The swimming club turns 140

ash bolt

When a club has existed for 140 years, it inevitably has stories to share.

That’s what Geelong Swimming Club president Glenn Benson found out while looking through the club’s old records.

Tucked away in a closet in the club rooms of the Kardinia Aquatic Center was a world record.

Club member Tony Strahan had joined six-time Olympic medalist Murray Rose, Bob Windle and Allan Wood in the Australian national team at the 1962 British Empire and Commonwealth Games in Perth to break the world relay record 4 × 220 yard freestyle.

The certificate commemorating the achievement is now proudly displayed by the club.

It’s one of many stories the club hopes to recognize and share when it celebrates its 140th anniversary next week.

The club calls on all past and present swimmers, coaches, officials and members to celebrate this milestone at a reception at the GMHBA Stadium on Saturday 14th May.

“I’m not a Geelong resident, but I feel like almost one in three people I speak to were linked to the club at some point,” said committee member Jessica O’Brien.

“We’re trying to bring all of these people together to celebrate 140 years of aquatic history in this town.

“Not only have water sports grown dramatically over the 140 years, so has the club…and we want to bring the community back, to come together to share those stories.

“There will be many stories in these 140 years that people will not remember or even hear before.”

The club’s history dates back to 1882 when the Geelong Western Swimming Club was formed.

Bathhouses were first established on Geelong’s waterfront in the 1850s, and by the 1870s six bathhouses were in use, leading to the formation of several swimming clubs, including the Geelong Western Swimming Club, based in Western Beach.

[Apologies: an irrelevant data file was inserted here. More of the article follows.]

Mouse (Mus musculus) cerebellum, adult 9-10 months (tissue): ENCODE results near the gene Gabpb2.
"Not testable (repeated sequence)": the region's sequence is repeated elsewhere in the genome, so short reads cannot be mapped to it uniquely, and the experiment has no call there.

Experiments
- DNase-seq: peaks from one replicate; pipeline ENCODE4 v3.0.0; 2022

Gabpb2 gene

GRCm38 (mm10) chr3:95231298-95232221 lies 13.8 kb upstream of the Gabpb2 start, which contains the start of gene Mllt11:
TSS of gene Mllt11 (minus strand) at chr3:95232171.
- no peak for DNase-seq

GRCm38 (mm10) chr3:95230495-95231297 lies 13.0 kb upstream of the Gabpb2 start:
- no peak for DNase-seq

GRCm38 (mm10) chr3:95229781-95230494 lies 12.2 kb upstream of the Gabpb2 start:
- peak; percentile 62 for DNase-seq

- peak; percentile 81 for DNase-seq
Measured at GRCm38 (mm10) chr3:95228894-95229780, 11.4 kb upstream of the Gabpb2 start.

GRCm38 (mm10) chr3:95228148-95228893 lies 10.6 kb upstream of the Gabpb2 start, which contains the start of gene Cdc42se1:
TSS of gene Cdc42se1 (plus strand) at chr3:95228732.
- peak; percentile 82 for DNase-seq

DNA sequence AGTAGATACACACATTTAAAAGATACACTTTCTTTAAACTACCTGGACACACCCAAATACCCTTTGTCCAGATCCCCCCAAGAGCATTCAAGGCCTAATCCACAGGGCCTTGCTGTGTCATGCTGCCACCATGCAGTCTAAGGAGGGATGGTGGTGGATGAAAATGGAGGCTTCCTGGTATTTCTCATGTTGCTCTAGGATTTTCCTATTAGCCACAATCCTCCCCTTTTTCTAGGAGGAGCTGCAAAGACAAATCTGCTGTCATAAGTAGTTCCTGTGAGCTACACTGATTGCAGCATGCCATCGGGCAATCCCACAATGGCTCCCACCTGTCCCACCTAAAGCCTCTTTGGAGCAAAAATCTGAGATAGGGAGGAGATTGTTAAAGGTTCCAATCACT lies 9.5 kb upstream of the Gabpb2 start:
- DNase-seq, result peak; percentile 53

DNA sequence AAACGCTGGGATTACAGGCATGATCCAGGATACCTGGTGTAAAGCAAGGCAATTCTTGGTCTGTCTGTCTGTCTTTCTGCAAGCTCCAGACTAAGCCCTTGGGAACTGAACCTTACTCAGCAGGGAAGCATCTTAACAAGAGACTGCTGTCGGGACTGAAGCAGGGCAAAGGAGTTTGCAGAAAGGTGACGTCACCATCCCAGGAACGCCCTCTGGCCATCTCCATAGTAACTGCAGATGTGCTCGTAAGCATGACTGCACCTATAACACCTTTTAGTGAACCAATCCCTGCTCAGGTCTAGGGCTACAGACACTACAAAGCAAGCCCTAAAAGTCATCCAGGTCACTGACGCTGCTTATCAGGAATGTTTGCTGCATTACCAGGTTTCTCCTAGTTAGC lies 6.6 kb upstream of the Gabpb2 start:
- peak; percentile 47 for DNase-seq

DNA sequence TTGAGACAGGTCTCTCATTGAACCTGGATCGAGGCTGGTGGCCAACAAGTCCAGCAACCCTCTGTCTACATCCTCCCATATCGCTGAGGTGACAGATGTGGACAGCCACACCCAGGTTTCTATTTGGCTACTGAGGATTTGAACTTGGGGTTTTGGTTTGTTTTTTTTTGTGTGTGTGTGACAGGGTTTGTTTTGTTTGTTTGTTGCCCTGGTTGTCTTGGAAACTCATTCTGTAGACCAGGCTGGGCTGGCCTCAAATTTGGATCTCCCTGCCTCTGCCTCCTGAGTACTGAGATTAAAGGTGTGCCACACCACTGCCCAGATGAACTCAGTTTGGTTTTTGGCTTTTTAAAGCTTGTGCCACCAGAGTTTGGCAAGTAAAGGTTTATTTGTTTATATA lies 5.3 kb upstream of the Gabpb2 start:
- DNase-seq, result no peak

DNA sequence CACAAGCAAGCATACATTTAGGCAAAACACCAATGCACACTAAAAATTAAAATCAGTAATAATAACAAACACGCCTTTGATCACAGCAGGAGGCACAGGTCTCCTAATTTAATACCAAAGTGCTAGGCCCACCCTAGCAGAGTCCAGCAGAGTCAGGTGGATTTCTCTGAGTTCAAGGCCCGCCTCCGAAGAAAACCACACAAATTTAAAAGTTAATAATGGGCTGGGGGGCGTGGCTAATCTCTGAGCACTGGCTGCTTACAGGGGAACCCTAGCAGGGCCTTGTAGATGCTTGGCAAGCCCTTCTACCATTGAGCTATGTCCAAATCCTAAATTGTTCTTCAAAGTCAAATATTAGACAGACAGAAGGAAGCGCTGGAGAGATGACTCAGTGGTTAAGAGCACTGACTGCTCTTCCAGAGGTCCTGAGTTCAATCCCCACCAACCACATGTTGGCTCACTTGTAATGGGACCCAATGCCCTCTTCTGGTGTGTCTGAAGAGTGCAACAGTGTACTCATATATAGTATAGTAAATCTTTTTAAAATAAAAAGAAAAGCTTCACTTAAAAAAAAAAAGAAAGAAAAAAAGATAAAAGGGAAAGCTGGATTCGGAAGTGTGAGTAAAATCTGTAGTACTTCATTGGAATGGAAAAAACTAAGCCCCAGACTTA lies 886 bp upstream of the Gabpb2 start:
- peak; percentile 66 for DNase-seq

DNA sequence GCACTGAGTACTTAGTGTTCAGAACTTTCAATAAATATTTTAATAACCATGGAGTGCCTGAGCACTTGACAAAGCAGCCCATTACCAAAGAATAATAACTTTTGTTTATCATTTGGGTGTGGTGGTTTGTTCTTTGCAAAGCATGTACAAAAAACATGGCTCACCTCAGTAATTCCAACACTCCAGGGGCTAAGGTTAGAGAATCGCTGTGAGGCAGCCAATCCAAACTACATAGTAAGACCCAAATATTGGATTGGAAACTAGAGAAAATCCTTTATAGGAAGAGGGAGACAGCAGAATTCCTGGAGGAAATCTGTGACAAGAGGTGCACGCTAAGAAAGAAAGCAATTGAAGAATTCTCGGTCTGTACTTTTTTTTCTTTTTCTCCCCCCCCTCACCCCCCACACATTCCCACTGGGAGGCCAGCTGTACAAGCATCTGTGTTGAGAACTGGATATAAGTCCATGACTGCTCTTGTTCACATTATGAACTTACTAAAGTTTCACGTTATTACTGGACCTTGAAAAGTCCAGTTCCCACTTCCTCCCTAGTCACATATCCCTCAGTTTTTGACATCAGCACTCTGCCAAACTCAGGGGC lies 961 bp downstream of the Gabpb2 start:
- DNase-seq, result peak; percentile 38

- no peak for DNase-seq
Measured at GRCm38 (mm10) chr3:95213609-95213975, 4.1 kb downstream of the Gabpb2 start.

At first there were separate clubs for men and women – the Geelong Western Ladies Swimming Club – which merged in 1959.

The club then changed its name to Geelong Swimming Club in 1970 and established its base at the Geelong and District Memorial Swimming Center – now known as Kardinia Aquatic Centre, where it still resides today.

“At the time [at the start] they were swimming in the cold ocean, so it was much more of a summer sport, whereas today we train all year round,” Ms O’Brien said.

“At the time they also did synchronized swimming and diving, and at one point the club also had a water polo team. We’ve covered many different water sports throughout our history, so now we’re talking about competitive swimming.

Mr Benson said the club had always been very successful in the pool throughout their history.

“The club has a strong track record when it comes to performance,” he said.

“We had the champion diver from Victorian Australia; with synchronized swimming, we had champions in that; some of our members have competed in the Commonwealth Games.

“Commonwealth Games captain was Peter Doak, a member of our club, and he was also an Olympian.

“He held a world record, as did another of our members Tony Strahan, so we had some good performances in the pool.

“But more important than that has been our role in the community to bring people with aquatic hobbies together in an environment where they can have fun.

“Whether it’s for people who want to be competitive swimmers or for people who just want to be part of the community and go swimming before work a few days a week.”

Mr Benson said the area’s love of water has played a big part in the club’s continued success for 140 years.

“There are said to be a dozen surf clubs within half an hour’s drive here and so swimming – swimming properly, not just surviving in the water – is a big part of Surf Coast culture,” he said. -he declares.

“If you want to do triathlons or any of these other water sports, you have to be a reasonable swimmer.